Who will drive Kyle Busch Motorsports’ No. 18 Toyota in 2020?
On Thursday, Oct. 17, Joe Gibbs Racing announced Harrison Burton will be moving up to the NASCAR Xfinity Series, driving the No. 20 Toyota full time. The news wasn’t as surprising, as he drove the No. 18 car for the team in six starts up to that point and earned one top five and three top 10s. While he has yet to win a national series race, Burton has 11 top fives and 17 top 10s in the Gander Outdoors Truck Series.
With Burton going to the next level, who would replace him in his No. 18 KBM truck? Below are a few drivers who could potentially find their way to the Truck Series.
One of the most popular drivers to enter the K&N Pro Series circuit, Hailie Deegan has good statistics in the last two years in the series. In 26 starts in the West Series, she has three wins, 11 top fives, 21 top 10s and has an average finishing position of 7.2. Deegan also has 14 starts in the East but so far only has three top 10s there. Lastly, she’s run five races in the ARCA Menards Series and earned one top five and three top 10s. However, Deegan and her family aren’t rushing her to get to the big leagues, allowing her to improve her skills and possibly win more races.
Christian Eckes has been a beast in ARCA, earning six wins, 22 top fives and 34 top 10s in 45 races the past four years. Three of those wins came in his first full-time season this year. In addition, Eckes has two top fives and six top 10s in 10 starts for KBM in the Truck Series. Look for him to step up to the next level.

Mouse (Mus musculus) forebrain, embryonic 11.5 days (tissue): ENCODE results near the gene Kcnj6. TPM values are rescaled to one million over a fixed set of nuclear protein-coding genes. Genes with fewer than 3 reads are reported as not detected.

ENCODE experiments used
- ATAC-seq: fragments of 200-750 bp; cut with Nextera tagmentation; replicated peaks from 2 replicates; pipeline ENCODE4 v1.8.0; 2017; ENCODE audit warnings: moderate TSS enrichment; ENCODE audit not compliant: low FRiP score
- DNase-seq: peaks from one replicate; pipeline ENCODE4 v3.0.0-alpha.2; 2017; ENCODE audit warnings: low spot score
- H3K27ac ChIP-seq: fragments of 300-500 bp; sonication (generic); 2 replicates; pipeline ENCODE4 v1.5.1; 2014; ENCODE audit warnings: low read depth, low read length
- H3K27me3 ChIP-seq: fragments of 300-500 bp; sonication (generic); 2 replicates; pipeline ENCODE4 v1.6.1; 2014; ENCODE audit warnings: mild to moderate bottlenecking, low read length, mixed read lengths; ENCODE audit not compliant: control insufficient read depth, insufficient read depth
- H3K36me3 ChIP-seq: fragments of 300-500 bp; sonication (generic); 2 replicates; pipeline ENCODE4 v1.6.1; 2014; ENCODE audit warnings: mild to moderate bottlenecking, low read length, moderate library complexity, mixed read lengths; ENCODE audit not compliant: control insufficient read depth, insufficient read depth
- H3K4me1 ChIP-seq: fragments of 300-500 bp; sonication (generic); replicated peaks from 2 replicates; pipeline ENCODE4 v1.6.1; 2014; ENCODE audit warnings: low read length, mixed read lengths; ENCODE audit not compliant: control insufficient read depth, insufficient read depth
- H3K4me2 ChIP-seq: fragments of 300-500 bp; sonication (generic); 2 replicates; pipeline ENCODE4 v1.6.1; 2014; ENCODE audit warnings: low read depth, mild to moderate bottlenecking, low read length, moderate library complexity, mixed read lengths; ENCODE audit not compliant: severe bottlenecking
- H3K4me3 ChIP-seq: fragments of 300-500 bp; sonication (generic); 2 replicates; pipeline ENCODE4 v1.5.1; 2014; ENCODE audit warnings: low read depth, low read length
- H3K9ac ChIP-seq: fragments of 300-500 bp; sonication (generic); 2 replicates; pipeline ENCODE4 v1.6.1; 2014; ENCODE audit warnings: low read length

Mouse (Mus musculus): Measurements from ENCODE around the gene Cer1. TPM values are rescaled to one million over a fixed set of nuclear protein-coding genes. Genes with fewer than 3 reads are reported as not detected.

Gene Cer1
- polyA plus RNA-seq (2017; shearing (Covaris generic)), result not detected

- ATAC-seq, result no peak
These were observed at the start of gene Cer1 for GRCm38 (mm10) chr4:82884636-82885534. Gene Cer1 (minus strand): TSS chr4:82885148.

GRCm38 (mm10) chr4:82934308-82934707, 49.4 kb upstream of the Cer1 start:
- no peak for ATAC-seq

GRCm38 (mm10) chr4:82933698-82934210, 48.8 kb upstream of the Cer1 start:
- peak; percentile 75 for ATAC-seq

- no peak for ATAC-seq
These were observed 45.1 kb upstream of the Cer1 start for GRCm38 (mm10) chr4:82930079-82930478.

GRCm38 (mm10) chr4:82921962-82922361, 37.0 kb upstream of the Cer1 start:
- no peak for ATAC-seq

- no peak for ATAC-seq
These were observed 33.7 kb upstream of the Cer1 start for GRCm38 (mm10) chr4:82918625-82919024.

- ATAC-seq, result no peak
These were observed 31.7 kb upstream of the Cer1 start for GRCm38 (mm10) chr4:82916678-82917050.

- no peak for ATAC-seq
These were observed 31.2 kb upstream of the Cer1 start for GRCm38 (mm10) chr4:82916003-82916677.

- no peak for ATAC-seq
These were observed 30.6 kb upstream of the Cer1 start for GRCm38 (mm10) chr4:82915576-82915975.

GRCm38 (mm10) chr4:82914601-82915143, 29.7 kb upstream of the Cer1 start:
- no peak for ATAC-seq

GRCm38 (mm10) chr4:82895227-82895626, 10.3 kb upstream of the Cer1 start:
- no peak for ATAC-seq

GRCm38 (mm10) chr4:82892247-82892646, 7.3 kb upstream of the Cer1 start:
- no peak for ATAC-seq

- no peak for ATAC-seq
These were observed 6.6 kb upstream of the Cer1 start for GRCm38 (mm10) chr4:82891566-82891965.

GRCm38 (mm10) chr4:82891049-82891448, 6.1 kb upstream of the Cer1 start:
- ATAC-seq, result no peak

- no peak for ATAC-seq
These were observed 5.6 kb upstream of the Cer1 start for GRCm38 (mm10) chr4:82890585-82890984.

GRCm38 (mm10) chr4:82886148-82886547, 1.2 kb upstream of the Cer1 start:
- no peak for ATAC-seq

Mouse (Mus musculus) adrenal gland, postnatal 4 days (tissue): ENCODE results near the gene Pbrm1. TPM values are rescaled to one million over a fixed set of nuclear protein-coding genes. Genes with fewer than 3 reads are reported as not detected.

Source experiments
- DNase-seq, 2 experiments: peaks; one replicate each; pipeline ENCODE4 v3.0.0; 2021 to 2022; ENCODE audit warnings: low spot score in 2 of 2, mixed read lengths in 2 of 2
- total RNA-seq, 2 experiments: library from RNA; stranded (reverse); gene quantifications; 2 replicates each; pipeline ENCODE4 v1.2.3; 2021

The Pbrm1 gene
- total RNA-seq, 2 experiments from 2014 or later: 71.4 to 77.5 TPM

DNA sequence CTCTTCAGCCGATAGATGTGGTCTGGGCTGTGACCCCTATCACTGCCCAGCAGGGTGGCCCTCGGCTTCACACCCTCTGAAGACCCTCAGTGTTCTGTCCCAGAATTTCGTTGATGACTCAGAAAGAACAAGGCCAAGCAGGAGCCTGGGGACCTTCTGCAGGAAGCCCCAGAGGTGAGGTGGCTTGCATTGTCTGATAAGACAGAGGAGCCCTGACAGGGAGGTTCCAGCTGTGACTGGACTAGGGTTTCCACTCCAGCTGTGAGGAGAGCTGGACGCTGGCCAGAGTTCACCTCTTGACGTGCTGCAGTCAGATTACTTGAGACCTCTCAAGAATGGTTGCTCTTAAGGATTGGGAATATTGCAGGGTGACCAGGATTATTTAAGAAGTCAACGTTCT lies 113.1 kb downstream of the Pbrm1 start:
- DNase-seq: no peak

Riley Herbst only has one victory in 46 ARCA starts, but he does have 16 top fives and 30 top 10s there. He was also the 2017 Rookie of the Year. In the K&N Pro Series West in 2016, Herbst earned seven top fives and 10 top 10s while running full time. Finally, in the past two years he’s run seven events in the Truck Series and nine in the Xfinity Series. He has one top five and seven top 10s in both series combined.
Chase Cabre is running his third full-time season in the K&N Pro Series East and is quite the talent. So far this season, he won two events, earned seven top fives, 10 top 10s and has a 5.8 average finish. The Drive for Diversity driver for Rev Racing has 14 top fives and 25 top 10s total in three years. He’s done more than enough to prove his potential and could go to the ARCA or Truck series soon.
Should Monster Energy NASCAR Cup Series teams have a break in the playoffs, or should they be shorter?
How about both? I think we can all agree the Cup season is very long. So besides reducing the amount of races in the season, NASCAR could reduce the amount of drivers and races in the playoffs. 16 drivers is too many, and if NASCAR changed both numbers, it would make the season feel shorter.
But look at the Cup Series season and compare that to the Xfinity and Truck series. The last break the Cup drivers had was near the end of August. The Xfinity Series are coming from an off-week, but that was its first time off since June. Lastly, the Truck Series is the point in the season where the teams will race every other week. This comes after about a month break between playoff races. Now, I know there are 10 less events in GOTS than in Xfinity, but between Xfinity and Cup there are just three races’ difference.